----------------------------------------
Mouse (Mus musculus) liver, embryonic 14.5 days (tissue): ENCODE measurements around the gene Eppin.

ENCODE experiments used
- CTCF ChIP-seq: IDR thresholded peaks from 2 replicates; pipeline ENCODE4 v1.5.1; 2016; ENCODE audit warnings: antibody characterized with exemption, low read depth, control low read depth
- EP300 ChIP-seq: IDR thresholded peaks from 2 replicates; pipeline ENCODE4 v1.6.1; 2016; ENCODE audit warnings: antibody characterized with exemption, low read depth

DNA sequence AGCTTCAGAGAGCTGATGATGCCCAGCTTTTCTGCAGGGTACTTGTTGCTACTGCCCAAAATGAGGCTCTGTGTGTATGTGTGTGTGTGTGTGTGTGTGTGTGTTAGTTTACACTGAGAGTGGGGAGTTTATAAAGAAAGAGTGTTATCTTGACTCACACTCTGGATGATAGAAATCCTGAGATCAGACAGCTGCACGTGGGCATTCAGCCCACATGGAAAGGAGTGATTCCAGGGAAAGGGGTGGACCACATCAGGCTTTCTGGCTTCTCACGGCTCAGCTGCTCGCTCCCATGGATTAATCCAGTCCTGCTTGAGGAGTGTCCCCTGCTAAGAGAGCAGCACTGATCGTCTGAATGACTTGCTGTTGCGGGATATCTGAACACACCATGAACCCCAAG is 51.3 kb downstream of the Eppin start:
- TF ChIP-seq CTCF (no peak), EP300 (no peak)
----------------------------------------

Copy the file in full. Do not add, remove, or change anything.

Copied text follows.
Mouse (Mus musculus) liver, embryonic 14.5 days (tissue): ENCODE measurements around the gene Eppin.

ENCODE experiments used
- CTCF ChIP-seq: IDR thresholded peaks from 2 replicates; pipeline ENCODE4 v1.5.1; 2016; ENCODE audit warnings: antibody characterized with exemption, low read depth, control low read depth
- EP300 ChIP-seq: IDR thresholded peaks from 2 replicates; pipeline ENCODE4 v1.6.1; 2016; ENCODE audit warnings: antibody characterized with exemption, low read depth

DNA sequence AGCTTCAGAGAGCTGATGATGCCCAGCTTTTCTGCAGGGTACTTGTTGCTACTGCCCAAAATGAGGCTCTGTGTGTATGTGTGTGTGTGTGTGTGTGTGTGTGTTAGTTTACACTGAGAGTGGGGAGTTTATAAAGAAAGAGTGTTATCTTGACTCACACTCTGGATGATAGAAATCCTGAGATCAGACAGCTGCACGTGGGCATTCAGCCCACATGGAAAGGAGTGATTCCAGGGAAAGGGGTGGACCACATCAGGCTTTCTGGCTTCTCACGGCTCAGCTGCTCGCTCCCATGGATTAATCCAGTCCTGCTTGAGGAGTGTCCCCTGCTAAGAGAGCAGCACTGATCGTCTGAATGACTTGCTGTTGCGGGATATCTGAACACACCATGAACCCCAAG is 51.3 kb downstream of the Eppin start:
- TF ChIP-seq CTCF (no peak), EP300 (no peak)